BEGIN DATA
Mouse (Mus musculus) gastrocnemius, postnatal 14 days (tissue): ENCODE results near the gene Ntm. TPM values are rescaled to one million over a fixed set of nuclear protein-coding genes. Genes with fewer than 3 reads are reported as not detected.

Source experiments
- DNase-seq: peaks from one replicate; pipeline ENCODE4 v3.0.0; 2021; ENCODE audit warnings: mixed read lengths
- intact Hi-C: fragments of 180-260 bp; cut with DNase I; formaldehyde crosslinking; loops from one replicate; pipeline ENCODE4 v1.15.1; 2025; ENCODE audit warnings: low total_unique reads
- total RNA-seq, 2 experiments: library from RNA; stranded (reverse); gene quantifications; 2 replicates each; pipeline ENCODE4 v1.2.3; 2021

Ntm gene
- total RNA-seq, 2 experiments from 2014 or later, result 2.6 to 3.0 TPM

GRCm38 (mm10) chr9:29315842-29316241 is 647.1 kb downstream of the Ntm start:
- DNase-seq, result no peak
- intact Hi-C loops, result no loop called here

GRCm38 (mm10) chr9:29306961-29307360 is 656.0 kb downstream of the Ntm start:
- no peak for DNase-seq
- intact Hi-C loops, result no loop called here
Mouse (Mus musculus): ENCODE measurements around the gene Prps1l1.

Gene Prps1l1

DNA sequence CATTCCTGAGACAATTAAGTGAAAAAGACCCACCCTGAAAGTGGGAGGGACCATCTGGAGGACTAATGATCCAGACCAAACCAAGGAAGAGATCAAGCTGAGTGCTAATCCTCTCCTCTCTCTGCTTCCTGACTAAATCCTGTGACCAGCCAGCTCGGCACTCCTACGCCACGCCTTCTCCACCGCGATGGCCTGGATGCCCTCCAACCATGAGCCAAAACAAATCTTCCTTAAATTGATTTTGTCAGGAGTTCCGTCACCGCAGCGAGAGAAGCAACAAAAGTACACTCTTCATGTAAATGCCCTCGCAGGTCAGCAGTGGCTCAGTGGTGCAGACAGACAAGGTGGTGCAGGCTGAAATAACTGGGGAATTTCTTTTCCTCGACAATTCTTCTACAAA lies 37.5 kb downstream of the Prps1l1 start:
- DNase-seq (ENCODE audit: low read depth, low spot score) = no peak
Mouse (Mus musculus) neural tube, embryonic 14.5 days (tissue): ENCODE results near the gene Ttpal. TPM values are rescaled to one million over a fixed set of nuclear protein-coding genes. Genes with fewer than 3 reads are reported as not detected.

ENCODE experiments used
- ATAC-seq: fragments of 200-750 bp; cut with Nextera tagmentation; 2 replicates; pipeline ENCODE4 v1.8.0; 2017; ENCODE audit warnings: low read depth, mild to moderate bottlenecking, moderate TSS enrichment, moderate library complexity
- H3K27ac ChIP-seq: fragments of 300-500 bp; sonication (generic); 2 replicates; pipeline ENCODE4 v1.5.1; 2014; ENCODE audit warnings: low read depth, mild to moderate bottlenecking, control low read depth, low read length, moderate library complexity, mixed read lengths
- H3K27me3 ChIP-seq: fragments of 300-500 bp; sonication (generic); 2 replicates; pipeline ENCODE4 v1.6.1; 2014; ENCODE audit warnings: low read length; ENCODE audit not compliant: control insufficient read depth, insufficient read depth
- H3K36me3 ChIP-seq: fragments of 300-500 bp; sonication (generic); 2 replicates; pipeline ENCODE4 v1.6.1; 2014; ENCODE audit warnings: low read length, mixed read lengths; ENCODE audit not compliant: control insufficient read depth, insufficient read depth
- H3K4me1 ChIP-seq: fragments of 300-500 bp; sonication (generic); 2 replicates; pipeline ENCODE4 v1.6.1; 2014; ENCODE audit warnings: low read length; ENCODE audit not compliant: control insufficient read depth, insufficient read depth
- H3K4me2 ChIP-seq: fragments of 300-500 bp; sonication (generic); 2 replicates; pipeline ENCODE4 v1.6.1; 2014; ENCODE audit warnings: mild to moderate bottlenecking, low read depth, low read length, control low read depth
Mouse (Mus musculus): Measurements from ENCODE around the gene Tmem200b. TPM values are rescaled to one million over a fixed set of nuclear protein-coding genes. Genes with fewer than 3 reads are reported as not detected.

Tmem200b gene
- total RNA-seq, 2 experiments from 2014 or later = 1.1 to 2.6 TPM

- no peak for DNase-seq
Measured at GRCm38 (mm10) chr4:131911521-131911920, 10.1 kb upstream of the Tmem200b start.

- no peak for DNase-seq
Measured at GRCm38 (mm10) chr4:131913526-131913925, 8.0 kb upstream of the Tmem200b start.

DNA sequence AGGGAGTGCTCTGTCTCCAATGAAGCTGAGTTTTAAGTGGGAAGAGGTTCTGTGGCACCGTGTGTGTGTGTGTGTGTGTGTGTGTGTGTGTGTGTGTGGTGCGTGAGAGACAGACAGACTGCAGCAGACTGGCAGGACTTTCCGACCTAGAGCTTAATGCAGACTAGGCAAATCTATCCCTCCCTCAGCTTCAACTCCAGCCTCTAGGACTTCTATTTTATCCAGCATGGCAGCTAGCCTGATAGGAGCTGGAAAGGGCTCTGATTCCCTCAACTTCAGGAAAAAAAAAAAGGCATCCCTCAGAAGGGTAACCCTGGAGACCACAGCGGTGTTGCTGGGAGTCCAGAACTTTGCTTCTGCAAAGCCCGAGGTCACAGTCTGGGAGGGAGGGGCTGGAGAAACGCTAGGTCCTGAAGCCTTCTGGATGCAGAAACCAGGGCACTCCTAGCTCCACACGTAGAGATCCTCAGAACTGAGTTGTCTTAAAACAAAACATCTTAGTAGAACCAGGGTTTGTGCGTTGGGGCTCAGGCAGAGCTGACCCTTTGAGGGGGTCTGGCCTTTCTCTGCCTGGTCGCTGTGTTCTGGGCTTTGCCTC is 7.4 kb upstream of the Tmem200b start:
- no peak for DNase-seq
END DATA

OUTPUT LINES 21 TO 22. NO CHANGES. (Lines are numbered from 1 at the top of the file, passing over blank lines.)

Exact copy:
- H3K27ac ChIP-seq: fragments of 300-500 bp; sonication (generic); 2 replicates; pipeline ENCODE4 v1.5.1; 2014; ENCODE audit warnings: low read depth, mild to moderate bottlenecking, control low read depth, low read length, moderate library complexity, mixed read lengths
- H3K27me3 ChIP-seq: fragments of 300-500 bp; sonication (generic); 2 replicates; pipeline ENCODE4 v1.6.1; 2014; ENCODE audit warnings: low read length; ENCODE audit not compliant: control insufficient read depth, insufficient read depth